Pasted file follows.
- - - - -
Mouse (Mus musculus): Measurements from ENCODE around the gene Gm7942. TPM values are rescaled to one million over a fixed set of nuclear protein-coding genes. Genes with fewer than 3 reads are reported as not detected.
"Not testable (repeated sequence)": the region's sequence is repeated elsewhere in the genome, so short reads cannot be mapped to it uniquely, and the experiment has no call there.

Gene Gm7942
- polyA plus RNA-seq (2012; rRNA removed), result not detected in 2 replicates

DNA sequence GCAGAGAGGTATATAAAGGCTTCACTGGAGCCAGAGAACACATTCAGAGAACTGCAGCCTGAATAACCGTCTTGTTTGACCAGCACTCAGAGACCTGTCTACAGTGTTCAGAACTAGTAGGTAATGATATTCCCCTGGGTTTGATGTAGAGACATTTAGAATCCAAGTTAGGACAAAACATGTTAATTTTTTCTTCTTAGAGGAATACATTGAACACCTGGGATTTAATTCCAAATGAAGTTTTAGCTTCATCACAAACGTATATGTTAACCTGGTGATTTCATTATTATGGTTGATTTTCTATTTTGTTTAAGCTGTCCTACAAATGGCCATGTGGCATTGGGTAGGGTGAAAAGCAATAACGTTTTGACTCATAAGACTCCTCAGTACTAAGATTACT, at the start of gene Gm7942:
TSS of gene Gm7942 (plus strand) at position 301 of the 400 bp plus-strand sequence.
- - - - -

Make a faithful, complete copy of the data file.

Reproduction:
Mouse (Mus musculus): Measurements from ENCODE around the gene Gm7942. TPM values are rescaled to one million over a fixed set of nuclear protein-coding genes. Genes with fewer than 3 reads are reported as not detected.
"Not testable (repeated sequence)": the region's sequence is repeated elsewhere in the genome, so short reads cannot be mapped to it uniquely, and the experiment has no call there.

Gene Gm7942
- polyA plus RNA-seq (2012; rRNA removed), result not detected in 2 replicates

DNA sequence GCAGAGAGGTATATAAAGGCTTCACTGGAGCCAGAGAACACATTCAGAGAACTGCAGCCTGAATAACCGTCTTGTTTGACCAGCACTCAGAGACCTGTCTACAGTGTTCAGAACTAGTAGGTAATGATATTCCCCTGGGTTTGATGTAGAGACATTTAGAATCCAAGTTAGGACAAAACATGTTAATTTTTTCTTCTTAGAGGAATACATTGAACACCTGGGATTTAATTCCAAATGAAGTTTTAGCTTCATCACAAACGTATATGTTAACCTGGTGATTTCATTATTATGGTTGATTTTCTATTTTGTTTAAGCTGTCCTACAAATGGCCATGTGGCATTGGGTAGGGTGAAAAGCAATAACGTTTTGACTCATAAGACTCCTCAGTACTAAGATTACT, at the start of gene Gm7942:
TSS of gene Gm7942 (plus strand) at position 301 of the 400 bp plus-strand sequence.